When I sit down to write this article is Tuesday March 9, 2020. Late afternoon. I will be continuous today of Freud’s Psychoanalytical thinking, including the Id, Ego & Superego
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Continuity of Freud’s Psychoanalytic Thinking, Including Id, Ego, and Superego
In the 1920s, Sigmund Freud named the three parts of the human mind that were the basis of the personality structure. Freud called it Id, which deals with the principle of pleasure. The ego was related to the reality principle and conscious as full superego consciousness, which is related to the morality principle as pre-conscious and subconscious beyond our consciousness and is unavailable. All of them have played a vital role in the function of our behaviour and each of them is in a conflict beyond human consciousness.
The Id component is with us from birth and can be inherited. It is completely unaware and includes instinctive and primitive behaviour. Our psychoanalytic Freud believed that Id is the main ingredient of nature. Guided by the principle of pleasure, interestingly, if we vented our Id, an element of our psyche could lead to socially unacceptable and burdensome behaviour. As Freud’s psychoanalytic hypothesis of personality indicates, Id is a segment of identity consisting of unconscious mystical vitality that attempts to satisfy fundamental desires and need. Id works on the principle of joy, which requires immediate satisfaction. Id is one of the three unusual parts of identity that Freud hypothesized. Id is essential for young children as it allows them to make sure that their basic needs such as food or drink are being met. Id functions are found in the irrational and emotional part of the mind. After birth, your baby’s brain is loaded with a full ID for all your baby’s needs. It is helpful for the survival of a living organism, and in the human and animal world, ID acts as a self-preserving instinct. It is difficult to imagine a life or ordinary existence without it.
Freud argued that the Ego mediates the demands of the Id and the Superego, finding an intermediate path that is realistic in the world around. The ego is an assembly with three different levels of consciousness and it develops in the first three years of life. The ego is the conscious and rational aspect of the mind. In addition, it is an element of the personality that is responsible for dealing with reality and tries to satisfy Id’s wishes in realistic and socially appropriate alternatives. The ego prevents us from acting on our basic urges but also works to achieve balance with our moral and idealistic standards. The ego focuses on a more rational, problem-solving state of mind and will try to think through solutions until the problem is resolved. This is sometimes referred to as “reality testing.”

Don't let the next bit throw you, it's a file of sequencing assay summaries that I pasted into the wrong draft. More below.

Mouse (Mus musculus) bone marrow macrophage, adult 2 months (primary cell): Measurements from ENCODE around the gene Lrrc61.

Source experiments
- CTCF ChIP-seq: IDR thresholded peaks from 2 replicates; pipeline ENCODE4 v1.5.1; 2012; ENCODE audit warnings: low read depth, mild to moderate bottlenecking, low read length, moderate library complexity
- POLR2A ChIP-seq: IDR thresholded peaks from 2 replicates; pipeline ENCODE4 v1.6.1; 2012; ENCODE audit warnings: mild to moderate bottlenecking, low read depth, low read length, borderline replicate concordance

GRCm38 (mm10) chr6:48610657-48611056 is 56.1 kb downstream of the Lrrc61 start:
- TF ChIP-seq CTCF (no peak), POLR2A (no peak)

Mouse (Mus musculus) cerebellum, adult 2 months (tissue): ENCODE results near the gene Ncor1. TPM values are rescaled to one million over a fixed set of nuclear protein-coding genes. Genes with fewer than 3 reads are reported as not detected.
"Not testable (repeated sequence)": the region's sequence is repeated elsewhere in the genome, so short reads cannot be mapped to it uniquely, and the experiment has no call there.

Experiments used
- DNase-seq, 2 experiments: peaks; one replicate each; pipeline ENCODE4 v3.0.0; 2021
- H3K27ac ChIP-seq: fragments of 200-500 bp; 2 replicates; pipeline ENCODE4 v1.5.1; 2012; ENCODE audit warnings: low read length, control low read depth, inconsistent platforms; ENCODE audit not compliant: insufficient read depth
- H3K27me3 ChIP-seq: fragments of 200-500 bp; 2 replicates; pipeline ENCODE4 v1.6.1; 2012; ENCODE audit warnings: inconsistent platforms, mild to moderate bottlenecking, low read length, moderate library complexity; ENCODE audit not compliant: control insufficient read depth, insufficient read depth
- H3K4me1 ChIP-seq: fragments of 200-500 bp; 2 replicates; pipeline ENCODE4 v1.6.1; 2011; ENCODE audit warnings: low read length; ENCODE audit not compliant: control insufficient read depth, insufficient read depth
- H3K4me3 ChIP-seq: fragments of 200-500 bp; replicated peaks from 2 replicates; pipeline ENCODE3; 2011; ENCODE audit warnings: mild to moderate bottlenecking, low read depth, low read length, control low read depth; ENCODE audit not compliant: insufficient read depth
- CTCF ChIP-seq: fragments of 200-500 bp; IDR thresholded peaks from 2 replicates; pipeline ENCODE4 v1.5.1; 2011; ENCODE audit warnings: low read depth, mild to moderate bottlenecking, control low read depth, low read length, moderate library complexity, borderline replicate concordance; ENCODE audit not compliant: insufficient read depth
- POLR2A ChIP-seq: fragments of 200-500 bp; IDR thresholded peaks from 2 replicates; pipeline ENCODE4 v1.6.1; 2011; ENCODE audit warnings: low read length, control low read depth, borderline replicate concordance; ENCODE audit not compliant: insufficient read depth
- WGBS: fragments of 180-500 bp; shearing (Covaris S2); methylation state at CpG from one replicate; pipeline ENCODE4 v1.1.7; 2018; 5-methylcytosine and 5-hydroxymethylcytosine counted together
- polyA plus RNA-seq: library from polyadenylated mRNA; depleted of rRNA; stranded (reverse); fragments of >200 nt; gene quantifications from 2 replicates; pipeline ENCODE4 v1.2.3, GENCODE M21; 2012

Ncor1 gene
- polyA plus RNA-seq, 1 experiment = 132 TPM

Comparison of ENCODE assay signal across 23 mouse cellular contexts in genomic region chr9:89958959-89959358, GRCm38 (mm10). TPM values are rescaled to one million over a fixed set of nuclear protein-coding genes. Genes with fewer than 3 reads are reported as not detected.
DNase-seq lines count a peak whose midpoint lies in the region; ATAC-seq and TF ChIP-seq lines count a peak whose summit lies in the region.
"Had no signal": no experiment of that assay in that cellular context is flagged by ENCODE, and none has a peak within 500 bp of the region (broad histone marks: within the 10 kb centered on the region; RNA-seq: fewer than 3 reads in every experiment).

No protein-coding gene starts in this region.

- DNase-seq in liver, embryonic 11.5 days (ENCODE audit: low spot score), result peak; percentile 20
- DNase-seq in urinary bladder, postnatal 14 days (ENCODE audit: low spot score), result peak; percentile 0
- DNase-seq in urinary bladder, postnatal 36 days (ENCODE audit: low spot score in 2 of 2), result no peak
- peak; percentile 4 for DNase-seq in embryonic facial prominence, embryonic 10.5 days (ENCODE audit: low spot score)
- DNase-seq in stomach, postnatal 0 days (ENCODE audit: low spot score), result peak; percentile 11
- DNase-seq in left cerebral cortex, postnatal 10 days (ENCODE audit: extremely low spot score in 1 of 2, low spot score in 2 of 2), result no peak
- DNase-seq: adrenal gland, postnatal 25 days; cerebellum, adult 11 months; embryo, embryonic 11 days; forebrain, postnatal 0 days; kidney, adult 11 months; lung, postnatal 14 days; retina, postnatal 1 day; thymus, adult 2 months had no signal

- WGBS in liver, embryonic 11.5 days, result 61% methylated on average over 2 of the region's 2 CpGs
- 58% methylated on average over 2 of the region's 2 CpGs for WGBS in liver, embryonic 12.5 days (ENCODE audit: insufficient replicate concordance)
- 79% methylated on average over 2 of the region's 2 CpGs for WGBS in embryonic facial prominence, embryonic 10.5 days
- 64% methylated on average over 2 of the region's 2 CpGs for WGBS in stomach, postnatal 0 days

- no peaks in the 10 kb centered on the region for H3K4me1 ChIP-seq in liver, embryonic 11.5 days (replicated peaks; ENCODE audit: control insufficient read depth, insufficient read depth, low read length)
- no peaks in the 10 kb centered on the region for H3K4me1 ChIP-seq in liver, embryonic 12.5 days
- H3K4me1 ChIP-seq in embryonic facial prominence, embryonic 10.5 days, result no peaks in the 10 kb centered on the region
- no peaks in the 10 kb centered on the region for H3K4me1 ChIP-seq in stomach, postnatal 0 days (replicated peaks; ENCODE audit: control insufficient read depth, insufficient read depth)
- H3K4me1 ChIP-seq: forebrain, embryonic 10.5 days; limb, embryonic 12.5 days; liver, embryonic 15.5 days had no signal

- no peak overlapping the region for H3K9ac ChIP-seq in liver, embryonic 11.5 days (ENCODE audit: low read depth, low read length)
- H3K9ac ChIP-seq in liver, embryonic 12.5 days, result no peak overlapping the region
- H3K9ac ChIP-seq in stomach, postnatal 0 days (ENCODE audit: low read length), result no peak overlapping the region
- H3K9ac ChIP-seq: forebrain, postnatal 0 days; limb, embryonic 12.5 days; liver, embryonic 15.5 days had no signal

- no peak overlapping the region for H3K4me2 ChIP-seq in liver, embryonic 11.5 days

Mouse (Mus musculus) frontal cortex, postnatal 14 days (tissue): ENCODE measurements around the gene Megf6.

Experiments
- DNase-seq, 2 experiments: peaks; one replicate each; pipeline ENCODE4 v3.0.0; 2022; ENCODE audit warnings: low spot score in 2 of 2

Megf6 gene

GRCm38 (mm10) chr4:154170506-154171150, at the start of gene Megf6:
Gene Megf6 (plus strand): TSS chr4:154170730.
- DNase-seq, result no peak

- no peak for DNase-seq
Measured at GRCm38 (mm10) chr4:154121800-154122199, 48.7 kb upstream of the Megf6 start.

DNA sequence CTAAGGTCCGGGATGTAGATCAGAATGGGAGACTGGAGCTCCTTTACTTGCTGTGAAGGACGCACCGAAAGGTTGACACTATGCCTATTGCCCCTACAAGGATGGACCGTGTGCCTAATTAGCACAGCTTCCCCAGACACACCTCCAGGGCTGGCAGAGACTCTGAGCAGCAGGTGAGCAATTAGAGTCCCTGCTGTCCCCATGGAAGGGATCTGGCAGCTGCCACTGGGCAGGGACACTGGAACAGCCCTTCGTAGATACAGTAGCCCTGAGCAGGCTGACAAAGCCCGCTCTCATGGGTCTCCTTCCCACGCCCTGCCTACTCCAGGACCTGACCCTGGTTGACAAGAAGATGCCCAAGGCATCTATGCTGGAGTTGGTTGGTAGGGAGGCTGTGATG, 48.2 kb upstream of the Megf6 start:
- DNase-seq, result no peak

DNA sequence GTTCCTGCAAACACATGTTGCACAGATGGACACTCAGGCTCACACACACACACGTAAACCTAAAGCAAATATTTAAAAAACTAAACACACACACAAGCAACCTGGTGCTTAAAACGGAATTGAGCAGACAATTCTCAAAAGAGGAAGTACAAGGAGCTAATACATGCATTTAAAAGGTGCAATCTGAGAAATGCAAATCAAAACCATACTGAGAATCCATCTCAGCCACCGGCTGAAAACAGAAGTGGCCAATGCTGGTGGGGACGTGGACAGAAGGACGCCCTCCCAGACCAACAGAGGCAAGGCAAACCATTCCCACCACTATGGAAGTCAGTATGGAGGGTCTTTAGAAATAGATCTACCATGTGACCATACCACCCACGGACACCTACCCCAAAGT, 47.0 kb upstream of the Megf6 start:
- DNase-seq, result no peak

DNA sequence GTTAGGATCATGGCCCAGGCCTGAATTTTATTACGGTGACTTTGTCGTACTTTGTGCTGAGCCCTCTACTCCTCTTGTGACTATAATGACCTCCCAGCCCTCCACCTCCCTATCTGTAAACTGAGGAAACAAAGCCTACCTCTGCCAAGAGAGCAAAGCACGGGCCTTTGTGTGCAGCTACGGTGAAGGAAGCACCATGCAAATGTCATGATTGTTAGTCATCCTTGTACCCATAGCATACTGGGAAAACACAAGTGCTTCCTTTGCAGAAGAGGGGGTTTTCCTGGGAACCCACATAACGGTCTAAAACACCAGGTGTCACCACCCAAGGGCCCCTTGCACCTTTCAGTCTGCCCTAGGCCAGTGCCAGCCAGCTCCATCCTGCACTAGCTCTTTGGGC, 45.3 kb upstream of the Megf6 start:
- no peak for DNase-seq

Without our ego, we would have remained in the past and our conservative functions would have remained primal and undeveloped. One can here consider the morality of the Ego, although I believe that opinions can be divided and there will be people who testify that it is the ego that created morality.
This aspect of the personality, called the Superego, is the last to develop and appears when the child is about five years old; it contains the standards and ideals that a child adopts from our guardians. He tries to suppress Id’s urges and make the Ego act idealistically rather than realistically. The superego also works on all three levels of consciousness. The superego deals with self-criticism, self-observation and idealism. The superego becomes the embodiment of parental and social values. It stores and enforces the rules. It constantly strives for perfection, even though this idea of perfection may be far from reality or the ability of individuals. However, this element of our psyche will be work on implementing new laws and behaviours. This work will come from the ability to induce anxiety, the end result will be turned back into the perfectionism of the surrounding morality and ethics.
When talking about Id, Ego, and Superego, it is important to remember that they are not three separate beings with clearly defined boundaries. These aspects of personality are dynamic and always interact with people, affecting the individual’s overall personality and behaviour.
For fun and greater understanding, ask two more people to do this exercise. Let’s say you are Ego. Your Id may be on the left and a superego on the right. Now both Id and Superego start talking to you aloud at the same time on the same topics.
They both have different opinions because they were built on different core beliefs and values.
Do you remember?
You are the EGO and you have to make the right decision.
Finally, you see the hard work our Ego. 🙂
Just on the end …
The horse is the Id, and the rider is like ego which controls the movement. (Freud, 1923, p.15)